El-Funoun also challenged entrenched taboos and anachronistic traditions in Palestinian society. Women's rights, freedom of choice, the empowerment of youth, democracy, communication with the world - despite the siege - and addressing social themes were frowned upon by social traditionalists, but the community's firm support of the group fended off a backlash. Soon several new dance groups emerged, inspired by el-Funoun.

Throughout the 1980's and during the first Palestinian intifada, resistance meant nourishing the roots and expressing the attributes of Palestinian national identity that had been suppressed by the Israeli occupation. Starting in the mid 1990's, however, el-Funoun's mission has transformed itself. The group found that preservation and survival were no longer sufficient - to create and participate in forging a contemporary cultural identity became more urgent.

To this day, el-Funoun respects Palestinian heritage but also explores, absorbs and integrates modernity. The challenge is to intervene in the development of Palestinian identity, to critique stagnation, capitulation and despair, to envision a new, modern identity that is rooted, yet in dialogue with life, with progress, with universal rights and freedoms.

At first, el-Funoun suffered turbulent internal debates and a great deal of soul-searching until it established a crucial link between authenticity and contemporariness.

The context has not been easy. Years of forced isolation, travel bans, closures, arrests and killings have plagued Palestinian society for decades, crippling its economy, decaying its social cohesion, stifling its artistic development and denying its normal growth. The process of cultural rehabilitation must reckon with a multi-faceted and formidable challenge. Giving up or surrendering to apathy are not allowed. Palestinian cultural organizations such as el-Funoun, realize they must persevere against unfavorable odds.

For example, during the spring of 2002, for instance, when Ramallah was under lockdown, the members of el-Funoun decided to challenge the curfew and go to the studio to rehearse. They were preparing for their latest production, "Haifa, Beirut & Beyond." During this "illegal" rehearsal, a dancer's phone rang. A ringing phone during a rehearsal at the time was usually a bad omen (mobile phones are strictly forbidden during rehearsals, except during times of turmoil and insecurity, meaning most of the time). The dancer picked up his phone with trembling hands. The rest of the troupe froze, trying to interpret the news through his gestures. His pregnant wife was in early labor and all the roads from their village home to the city hospital were blocked by military barricades. He was stuck in Ramallah as his wife was about to give birth a few kilometers away. Feeling totally helpless, he cried.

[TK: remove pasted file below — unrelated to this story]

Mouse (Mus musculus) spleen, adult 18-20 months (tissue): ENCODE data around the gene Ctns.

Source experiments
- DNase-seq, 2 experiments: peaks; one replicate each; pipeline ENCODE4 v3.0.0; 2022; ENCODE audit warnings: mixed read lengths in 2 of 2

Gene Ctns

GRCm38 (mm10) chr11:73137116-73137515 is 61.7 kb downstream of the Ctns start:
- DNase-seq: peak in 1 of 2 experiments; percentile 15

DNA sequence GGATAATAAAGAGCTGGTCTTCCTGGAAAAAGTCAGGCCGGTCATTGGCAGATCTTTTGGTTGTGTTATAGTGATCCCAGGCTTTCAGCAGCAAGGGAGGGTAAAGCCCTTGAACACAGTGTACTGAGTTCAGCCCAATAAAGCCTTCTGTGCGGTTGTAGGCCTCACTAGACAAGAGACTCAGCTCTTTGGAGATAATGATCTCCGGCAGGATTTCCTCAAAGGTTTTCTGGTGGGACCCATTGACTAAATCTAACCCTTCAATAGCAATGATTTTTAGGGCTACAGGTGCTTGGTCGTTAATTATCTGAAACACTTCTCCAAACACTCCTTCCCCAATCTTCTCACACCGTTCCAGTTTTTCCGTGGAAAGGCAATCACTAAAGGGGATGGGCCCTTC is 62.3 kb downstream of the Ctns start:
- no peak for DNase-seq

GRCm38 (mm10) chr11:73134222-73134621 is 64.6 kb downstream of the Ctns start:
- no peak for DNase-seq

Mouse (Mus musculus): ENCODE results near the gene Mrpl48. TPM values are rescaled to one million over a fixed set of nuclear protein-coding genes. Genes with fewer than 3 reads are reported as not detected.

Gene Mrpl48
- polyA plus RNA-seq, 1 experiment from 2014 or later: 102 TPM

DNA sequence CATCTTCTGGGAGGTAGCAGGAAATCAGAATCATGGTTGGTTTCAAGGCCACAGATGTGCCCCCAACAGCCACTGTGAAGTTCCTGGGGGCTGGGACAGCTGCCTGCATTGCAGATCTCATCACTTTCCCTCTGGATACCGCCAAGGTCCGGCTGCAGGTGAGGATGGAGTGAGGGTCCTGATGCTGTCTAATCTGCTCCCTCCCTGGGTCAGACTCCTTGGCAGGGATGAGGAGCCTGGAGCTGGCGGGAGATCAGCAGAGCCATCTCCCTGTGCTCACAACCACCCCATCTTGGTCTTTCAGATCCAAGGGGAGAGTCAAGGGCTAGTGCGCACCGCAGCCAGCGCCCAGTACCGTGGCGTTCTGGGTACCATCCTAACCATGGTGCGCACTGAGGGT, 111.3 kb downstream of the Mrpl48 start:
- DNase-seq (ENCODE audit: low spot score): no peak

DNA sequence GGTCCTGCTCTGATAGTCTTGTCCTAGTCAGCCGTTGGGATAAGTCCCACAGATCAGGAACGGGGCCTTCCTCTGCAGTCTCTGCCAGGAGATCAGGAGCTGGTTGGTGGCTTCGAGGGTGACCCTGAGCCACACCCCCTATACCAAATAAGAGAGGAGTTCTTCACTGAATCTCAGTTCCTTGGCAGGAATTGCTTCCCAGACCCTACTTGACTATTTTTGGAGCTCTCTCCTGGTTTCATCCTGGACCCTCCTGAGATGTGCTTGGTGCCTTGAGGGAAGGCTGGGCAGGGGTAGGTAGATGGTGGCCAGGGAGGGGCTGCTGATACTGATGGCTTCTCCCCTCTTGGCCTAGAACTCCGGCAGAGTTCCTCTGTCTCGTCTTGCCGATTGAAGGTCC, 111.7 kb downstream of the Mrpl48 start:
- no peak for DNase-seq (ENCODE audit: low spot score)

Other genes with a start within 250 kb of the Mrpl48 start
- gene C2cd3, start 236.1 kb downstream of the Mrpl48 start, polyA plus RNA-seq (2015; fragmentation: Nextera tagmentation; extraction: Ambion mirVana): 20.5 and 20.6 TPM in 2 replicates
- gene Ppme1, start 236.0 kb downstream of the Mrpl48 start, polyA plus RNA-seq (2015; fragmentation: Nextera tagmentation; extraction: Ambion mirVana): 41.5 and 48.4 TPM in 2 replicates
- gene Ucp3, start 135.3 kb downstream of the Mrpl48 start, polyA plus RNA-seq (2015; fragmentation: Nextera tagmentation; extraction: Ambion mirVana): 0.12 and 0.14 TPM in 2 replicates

Though the dancer's relatives tried to drive his wife to a hospital, they were humiliated and threatened at two checkpoints, and turned back. She was forced to deliver at home with no medical supervision.

She gave birth to a premature, perilously stressed but charming boy. A relative finally succeeded in driving mother and child to a hospital in Nablus, and after weeks in an incubator, followed by months in critical condition, the baby recovered, and his father was able to smile again during dance rehearsals. He never quit dancing or hoping.

One of el-Funoun's choreographers was in the middle of making a dance about a massacre that took place during the nakba when she was interrupted with news of her mother's death. She was shot repeatedly by an Israeli soldier while she was embroidering on her front porch in Nablus. No pretence. No apology. No explanation. After a period of shock and mourning, the choreographer returned to finish her dance.

El-Funoun has beaten the odds by focusing on artistic development, learning, experimenting and interacting with Arab and international dance artists. Artistic excellence has become an important objective. And as the need for Palestinian resistance has grown, so too has el-Funoun's will. But throughout its 25-year history, the group has maintained its commitment to re-humanizing the image of the Palestinians, asserting their inalienable humanity and expressing their dreams of a just and enduring peace.